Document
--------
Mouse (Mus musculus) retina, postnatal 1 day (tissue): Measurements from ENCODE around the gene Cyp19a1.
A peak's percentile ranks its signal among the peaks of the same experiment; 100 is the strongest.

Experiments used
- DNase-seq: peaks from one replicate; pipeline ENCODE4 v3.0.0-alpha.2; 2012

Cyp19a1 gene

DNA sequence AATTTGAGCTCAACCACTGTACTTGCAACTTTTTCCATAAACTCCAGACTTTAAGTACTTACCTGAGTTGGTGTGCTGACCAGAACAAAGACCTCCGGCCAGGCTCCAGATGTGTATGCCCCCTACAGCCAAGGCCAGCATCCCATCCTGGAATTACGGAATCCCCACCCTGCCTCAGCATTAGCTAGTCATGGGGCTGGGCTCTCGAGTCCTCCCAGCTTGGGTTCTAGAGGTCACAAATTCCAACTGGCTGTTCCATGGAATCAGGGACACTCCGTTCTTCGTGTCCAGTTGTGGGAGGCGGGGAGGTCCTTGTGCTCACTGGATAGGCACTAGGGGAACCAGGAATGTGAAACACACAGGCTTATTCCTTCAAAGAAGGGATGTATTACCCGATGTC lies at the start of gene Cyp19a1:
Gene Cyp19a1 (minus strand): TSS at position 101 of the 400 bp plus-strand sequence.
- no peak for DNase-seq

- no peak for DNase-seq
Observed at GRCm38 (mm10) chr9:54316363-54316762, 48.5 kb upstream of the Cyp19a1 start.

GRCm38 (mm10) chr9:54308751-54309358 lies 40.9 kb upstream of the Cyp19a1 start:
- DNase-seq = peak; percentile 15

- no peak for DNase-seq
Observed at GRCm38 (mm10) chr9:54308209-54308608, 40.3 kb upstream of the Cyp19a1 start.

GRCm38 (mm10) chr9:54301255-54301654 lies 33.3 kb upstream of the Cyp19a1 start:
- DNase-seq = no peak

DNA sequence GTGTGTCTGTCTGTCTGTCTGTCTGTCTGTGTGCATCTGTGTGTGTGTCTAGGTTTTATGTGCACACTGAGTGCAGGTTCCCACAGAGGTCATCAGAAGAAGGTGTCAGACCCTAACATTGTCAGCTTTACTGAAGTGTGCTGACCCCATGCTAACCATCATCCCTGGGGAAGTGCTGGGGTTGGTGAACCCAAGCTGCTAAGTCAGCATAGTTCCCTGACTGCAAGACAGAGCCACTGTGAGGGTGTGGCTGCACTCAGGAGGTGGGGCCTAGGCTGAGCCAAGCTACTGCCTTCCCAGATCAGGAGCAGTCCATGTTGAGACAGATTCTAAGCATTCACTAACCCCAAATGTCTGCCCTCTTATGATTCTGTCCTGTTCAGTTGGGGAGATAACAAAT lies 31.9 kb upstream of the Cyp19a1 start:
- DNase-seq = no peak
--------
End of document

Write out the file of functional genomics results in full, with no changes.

Mouse (Mus musculus) retina, postnatal 1 day (tissue): Measurements from ENCODE around the gene Cyp19a1.
A peak's percentile ranks its signal among the peaks of the same experiment; 100 is the strongest.

Experiments used
- DNase-seq: peaks from one replicate; pipeline ENCODE4 v3.0.0-alpha.2; 2012

Cyp19a1 gene

DNA sequence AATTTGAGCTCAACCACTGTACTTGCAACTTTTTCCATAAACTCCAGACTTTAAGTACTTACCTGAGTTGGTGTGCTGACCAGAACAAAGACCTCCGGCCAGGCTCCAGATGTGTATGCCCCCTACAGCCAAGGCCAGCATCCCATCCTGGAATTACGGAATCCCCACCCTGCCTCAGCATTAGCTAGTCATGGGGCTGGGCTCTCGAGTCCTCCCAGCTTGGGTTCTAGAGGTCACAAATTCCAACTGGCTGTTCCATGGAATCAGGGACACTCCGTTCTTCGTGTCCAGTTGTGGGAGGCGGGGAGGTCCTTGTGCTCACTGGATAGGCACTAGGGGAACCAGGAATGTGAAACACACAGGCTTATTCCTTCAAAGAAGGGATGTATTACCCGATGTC lies at the start of gene Cyp19a1:
Gene Cyp19a1 (minus strand): TSS at position 101 of the 400 bp plus-strand sequence.
- no peak for DNase-seq

- no peak for DNase-seq
Observed at GRCm38 (mm10) chr9:54316363-54316762, 48.5 kb upstream of the Cyp19a1 start.

GRCm38 (mm10) chr9:54308751-54309358 lies 40.9 kb upstream of the Cyp19a1 start:
- DNase-seq = peak; percentile 15

- no peak for DNase-seq
Observed at GRCm38 (mm10) chr9:54308209-54308608, 40.3 kb upstream of the Cyp19a1 start.

GRCm38 (mm10) chr9:54301255-54301654 lies 33.3 kb upstream of the Cyp19a1 start:
- DNase-seq = no peak

DNA sequence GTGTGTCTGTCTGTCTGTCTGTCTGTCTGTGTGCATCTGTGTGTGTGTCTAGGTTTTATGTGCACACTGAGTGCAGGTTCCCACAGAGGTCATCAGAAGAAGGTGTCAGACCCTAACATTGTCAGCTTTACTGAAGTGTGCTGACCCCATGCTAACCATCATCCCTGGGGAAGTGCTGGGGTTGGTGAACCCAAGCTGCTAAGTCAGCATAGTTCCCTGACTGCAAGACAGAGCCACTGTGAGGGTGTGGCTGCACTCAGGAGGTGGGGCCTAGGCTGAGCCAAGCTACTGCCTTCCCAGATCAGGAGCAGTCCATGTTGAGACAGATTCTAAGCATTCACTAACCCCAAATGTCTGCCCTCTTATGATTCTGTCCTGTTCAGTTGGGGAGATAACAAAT lies 31.9 kb upstream of the Cyp19a1 start:
- DNase-seq = no peak